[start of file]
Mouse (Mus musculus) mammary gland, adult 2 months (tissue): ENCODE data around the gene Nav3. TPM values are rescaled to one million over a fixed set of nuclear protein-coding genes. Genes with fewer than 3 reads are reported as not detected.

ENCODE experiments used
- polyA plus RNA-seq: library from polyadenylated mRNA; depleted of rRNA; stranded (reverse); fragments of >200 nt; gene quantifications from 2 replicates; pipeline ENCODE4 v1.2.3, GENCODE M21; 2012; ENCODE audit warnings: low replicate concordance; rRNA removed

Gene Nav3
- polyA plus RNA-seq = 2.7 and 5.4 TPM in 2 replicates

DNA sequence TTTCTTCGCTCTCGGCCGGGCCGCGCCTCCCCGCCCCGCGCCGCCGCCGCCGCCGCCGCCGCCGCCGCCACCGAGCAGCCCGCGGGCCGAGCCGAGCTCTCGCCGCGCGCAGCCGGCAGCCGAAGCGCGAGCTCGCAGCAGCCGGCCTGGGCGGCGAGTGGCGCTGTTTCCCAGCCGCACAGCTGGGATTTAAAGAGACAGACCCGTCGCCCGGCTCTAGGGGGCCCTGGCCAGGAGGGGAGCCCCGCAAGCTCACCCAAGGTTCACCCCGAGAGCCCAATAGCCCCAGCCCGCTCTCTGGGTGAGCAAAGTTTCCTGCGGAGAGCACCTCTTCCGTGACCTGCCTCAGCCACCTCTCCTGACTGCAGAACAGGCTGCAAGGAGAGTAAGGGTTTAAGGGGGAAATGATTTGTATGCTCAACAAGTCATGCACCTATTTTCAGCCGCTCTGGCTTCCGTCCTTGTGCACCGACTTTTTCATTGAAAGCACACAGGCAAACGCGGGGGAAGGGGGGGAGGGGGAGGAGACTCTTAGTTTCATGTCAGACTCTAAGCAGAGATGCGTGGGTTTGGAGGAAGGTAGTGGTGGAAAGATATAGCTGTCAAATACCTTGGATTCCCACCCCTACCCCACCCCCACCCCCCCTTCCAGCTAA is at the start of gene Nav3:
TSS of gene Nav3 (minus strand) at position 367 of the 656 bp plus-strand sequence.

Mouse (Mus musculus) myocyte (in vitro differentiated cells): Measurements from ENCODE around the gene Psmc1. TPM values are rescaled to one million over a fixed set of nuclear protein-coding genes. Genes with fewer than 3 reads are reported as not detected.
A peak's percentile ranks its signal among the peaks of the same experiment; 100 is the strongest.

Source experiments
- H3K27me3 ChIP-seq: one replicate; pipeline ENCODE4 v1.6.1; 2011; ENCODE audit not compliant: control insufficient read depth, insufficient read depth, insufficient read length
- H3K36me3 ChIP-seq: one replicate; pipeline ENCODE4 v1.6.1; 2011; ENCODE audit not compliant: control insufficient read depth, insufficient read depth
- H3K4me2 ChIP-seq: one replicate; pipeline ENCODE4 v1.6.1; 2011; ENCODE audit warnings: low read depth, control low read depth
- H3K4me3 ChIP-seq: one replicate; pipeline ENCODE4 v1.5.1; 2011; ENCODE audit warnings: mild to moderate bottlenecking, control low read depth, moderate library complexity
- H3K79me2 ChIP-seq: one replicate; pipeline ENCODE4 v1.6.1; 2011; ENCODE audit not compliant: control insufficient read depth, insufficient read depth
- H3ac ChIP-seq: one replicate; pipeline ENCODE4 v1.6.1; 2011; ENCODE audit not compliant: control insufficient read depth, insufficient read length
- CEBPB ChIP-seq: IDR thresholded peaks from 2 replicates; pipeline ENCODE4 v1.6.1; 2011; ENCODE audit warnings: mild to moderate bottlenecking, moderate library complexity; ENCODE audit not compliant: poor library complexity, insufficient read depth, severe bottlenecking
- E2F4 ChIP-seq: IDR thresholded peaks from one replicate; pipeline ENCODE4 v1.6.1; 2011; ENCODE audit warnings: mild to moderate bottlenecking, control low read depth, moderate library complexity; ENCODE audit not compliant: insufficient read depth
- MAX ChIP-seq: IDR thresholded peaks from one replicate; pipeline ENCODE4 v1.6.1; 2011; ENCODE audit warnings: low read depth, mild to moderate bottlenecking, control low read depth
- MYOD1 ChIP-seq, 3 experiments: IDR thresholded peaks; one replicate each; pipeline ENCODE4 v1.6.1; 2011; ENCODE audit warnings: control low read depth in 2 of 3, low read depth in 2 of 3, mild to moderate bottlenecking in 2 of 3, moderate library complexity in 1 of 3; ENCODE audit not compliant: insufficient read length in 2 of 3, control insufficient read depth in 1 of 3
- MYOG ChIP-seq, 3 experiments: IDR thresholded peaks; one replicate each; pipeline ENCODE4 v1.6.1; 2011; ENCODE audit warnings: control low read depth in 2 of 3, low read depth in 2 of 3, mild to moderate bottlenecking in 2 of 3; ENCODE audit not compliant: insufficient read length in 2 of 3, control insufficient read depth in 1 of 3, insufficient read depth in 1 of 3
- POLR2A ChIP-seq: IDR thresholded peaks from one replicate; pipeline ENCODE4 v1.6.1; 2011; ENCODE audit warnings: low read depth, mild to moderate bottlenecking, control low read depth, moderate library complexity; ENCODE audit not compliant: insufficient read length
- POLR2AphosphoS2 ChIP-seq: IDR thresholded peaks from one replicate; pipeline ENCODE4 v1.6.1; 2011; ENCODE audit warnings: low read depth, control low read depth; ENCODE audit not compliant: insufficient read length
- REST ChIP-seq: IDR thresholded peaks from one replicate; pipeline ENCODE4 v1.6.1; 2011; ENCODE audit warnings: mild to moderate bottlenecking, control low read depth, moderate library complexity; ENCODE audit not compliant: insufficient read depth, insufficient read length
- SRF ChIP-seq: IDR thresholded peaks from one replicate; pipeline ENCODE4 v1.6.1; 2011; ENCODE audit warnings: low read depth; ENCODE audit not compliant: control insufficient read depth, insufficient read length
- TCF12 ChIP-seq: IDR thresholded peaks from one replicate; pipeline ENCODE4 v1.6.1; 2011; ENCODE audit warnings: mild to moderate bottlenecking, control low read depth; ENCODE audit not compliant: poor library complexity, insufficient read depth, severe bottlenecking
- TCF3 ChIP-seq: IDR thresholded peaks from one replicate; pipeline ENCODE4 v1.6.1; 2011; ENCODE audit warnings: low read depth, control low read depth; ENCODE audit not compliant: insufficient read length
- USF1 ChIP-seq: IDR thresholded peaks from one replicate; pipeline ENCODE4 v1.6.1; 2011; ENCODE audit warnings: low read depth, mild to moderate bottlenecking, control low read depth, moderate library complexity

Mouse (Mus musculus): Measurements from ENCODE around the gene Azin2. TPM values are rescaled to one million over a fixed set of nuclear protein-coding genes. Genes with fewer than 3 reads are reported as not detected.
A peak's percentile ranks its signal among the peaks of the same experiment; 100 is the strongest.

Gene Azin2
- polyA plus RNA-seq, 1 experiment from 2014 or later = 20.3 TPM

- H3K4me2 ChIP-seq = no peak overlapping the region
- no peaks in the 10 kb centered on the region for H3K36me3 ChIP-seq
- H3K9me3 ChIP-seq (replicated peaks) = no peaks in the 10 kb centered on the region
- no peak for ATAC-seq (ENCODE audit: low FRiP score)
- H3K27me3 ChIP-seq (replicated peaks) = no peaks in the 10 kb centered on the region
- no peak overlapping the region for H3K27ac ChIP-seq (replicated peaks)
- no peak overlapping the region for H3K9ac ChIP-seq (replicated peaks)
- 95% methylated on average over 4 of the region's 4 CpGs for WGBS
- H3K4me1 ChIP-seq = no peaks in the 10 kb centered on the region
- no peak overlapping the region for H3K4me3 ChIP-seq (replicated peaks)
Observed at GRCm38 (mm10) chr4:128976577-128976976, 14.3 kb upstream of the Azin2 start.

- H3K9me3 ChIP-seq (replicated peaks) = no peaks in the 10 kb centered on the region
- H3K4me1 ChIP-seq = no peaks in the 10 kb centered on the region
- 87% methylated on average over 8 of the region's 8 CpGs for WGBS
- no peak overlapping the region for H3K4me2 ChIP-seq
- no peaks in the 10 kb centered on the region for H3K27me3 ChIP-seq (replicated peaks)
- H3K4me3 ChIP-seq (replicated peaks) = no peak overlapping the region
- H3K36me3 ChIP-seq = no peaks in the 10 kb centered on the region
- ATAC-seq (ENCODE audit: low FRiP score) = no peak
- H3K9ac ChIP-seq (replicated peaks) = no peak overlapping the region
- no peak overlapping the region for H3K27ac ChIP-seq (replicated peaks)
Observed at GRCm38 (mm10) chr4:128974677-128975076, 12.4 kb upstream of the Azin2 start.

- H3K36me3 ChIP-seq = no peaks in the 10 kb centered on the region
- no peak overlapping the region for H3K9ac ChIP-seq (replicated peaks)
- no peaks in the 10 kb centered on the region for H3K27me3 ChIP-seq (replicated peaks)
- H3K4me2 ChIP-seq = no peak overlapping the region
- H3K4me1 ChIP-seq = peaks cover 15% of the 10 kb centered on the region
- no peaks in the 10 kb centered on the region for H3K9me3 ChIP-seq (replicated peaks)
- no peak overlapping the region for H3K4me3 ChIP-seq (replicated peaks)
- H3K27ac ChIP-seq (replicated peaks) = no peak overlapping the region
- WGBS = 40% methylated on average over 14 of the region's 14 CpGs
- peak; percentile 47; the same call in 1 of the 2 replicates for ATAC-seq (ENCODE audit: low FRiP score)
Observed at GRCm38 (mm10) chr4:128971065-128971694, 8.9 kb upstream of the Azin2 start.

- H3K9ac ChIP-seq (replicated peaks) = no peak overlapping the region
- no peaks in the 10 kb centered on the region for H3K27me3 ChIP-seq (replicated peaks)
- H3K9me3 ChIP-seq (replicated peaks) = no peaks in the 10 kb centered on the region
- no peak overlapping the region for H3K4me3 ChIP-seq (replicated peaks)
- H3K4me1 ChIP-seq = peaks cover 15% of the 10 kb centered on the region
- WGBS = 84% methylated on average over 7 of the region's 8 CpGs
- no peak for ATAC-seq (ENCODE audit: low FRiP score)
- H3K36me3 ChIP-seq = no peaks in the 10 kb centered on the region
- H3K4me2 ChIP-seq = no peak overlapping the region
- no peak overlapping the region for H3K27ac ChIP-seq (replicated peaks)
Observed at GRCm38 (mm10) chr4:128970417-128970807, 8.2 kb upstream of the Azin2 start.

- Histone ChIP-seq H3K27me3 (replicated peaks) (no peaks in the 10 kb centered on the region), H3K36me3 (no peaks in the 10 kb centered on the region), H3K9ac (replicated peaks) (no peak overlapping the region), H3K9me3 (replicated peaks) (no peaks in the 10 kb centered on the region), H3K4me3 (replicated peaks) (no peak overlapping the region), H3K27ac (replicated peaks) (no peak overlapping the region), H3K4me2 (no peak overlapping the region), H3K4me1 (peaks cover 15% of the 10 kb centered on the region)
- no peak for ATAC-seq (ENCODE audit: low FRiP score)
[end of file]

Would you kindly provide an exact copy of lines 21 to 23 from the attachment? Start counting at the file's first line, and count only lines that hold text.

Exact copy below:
- MYOG ChIP-seq, 3 experiments: IDR thresholded peaks; one replicate each; pipeline ENCODE4 v1.6.1; 2011; ENCODE audit warnings: control low read depth in 2 of 3, low read depth in 2 of 3, mild to moderate bottlenecking in 2 of 3; ENCODE audit not compliant: insufficient read length in 2 of 3, control insufficient read depth in 1 of 3, insufficient read depth in 1 of 3
- POLR2A ChIP-seq: IDR thresholded peaks from one replicate; pipeline ENCODE4 v1.6.1; 2011; ENCODE audit warnings: low read depth, mild to moderate bottlenecking, control low read depth, moderate library complexity; ENCODE audit not compliant: insufficient read length
- POLR2AphosphoS2 ChIP-seq: IDR thresholded peaks from one replicate; pipeline ENCODE4 v1.6.1; 2011; ENCODE audit warnings: low read depth, control low read depth; ENCODE audit not compliant: insufficient read length